I live within 30 minutes of my mom in one direction and my sister and her family in another. My dad, bless his heart, came to my house several times a week in the last year of his life. He helped me with my babies like only a Papaw could. I rewarded him with leftovers. When he died, I lost my number one go-to guy. In a pinch, I always knew I could call my dad and he would do whatever he could to help me get through the day. My husband, my mom, my dad, my sister, and her husband, each of them has talked me off the ledge. Each of them has rescued me from some degree of parenting disaster. They are my village. It took a long time for me to adjust to my dad’s absence. At some point my husband, who was practically a saint from the moment my dad died, had to switch his focus from grieving wife back to his work. My village had disbanded. I wasn’t always sure where to turn. Forget maternal disarray, I was a grieving mess. How could I call my sister to come and scoop me off the floor, when she had her own floor to tend to? It was hard.

Slowly but surely, my mom, my sister, and I came to life again. My husband and my sister’s husband were no longer on their own. My children looked up to see tears in my eyes less frequently. In times of deficient coping, thank God, I was blessed with fabulous in-laws and superstar babysitters who saved the day on numerous occasions. As my mom and my sister and I came to life, we returned to each other. Since then, I had forgotten about those early days after my dad’s death. Outside of simply being together, we didn’t have a lot of energy to do much else for one another. We were in survival mode. When I turned to my mom, her body sat before me, but her mind was often elsewhere. I haven’t mentioned my dad’s birthday to my mom. I’m sure the fact that April 20 is coming this week is already on her mind. I don’t know for sure that heavy hearts were involved in our conversation today, but rather than trying to analyze it, I am thanking the Universe for the gentle reminder that I am not the only hiker on the path.

Each and every human being on the planet is on a journey. Sometimes we travel together and sometimes we travel alone. We often travel together in silence. In the midst of giving voice to our stories, we can’t be sure who is really listening. We are bound to lose each other along the way. I know that even when I lose my mom, when our paths part or our attention gets diverted, she will eventually come back to me. I may not fit in her lap anymore, but I’ll always have a place in her heart. And her in mine.

The Things We Make, Make Us

Today is a big day in my house. My 8 year-old son had his braces removed! When he got them on over a year ago some of his little teeth hadn’t even made their complete descent yet! I was a little choked up when I saw his new smile. He looks so grown up. No matter how many tiny infants I see grow into walking, talking children, I am still completely in awe of the miracle of life. It is absolutely amazing to think that we all started as a little speck and grew from there into the bodies we now inhabit. I sometimes look at my kids and I think, “I made you…” Arguably, I had some help, but I think it is safe to say that I did much of the footwork.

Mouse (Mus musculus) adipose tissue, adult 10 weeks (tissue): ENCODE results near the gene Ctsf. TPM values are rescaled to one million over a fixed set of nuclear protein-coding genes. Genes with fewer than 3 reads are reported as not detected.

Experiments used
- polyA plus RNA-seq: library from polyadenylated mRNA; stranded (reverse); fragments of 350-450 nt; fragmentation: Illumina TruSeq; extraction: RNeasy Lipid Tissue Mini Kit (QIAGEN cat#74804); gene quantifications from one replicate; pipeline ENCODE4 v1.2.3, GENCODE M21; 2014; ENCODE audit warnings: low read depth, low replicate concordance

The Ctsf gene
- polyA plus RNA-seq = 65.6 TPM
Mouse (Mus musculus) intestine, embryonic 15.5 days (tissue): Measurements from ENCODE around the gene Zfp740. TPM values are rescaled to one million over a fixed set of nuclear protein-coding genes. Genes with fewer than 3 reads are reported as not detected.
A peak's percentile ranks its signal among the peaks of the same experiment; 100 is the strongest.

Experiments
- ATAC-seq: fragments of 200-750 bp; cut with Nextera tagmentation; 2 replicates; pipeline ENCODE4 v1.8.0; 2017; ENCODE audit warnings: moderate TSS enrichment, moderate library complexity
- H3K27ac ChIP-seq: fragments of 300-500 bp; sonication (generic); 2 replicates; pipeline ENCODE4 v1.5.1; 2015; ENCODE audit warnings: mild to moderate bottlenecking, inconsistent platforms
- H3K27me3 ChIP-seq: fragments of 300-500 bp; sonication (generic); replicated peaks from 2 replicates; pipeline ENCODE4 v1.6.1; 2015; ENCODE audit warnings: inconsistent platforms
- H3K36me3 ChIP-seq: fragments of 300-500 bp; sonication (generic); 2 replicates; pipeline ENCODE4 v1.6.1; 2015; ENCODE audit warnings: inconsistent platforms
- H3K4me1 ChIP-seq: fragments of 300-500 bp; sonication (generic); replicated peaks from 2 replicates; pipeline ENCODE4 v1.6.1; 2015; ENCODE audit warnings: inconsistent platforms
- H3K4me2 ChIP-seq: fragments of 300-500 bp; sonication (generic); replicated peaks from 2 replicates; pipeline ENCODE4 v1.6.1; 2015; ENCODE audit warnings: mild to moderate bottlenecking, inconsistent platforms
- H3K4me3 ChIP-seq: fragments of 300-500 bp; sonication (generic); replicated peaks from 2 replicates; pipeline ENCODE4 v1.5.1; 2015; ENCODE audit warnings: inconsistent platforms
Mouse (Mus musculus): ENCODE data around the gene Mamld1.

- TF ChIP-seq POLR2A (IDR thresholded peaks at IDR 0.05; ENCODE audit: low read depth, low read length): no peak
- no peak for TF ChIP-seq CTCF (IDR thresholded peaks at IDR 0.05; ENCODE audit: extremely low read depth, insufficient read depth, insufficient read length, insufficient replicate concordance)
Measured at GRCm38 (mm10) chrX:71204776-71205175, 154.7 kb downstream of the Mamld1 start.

I recently found this quote: “The things we make, make us.” I don’t know to whom to attribute it because I cut it out from a magazine and pasted it onto a collage. It’s actually quite possible that it was never intended to read like that. Maybe I made it up? But anyway, I think of my kids when I see it. “Making” people is an unending process. With each choice I make to nod and say, “Mmmhmm” rather than take the time to answer the streams of questions I hear each day, I continue to make my children. And sometimes it’s okay to just say Mmmhmm because really, who am I to argue that there is anything more (or less) to Anakin Skywalker than meets the eye? I’m so unenlightened in the intricacies of Star Wars that sometimes Mmmhmm is the best I can do. And my 8 year-old is okay with that. Because he makes me too. The things we make, make us. If you took everything I have learned in the last 8 baby making years, and compared it in range, depth, and relevance to everything I had learned in my 30 years before that, I am pretty sure there would be no comparison. I am learning and growing right along with my children.

And, with each of you. We are all connected and we all make each other. Very seldom do we get to hear feedback about the ways in which we touch each other’s lives. From one smile in passing, to a wave on the street, to a great big hug, the choices we make about what to do or say affect the people around us. Again and again, I see proof of how we are connected and how these connections can both help and hurt us.

After my dad passed away I was really surprised to hear about some of the connections he had made with my friends. I’ve heard stories about little inside jokes he shared with some or, with others, in-depth exchanges that I had never known about. I’ve also heard about some of the ways my dad influenced people who I didn’t really know that well while he was alive. I am so touched by people’s stories and that they take the time to share things about their relationships with my dad. Sometimes that can get a little embarrassing too. But we will leave those stories for another day…

It’s one thing to think we’re connected, it’s an entirely different experience to see it in action. To actually feel the connection takes it to an even deeper level. Have you ever hugged someone and you didn’t want to let go? It’s that feeling, that connection, that shared energy that makes us. Or, sometimes, breaks us. It is that connection, the one that occurs between each of us, that feeds us, nurtures us, and helps us grow, even when we don’t realize it.

So there you have it. From gummy smiles to tinsel teeth to an almost full set of pearly whites, my son is growing fast and I am still growing too.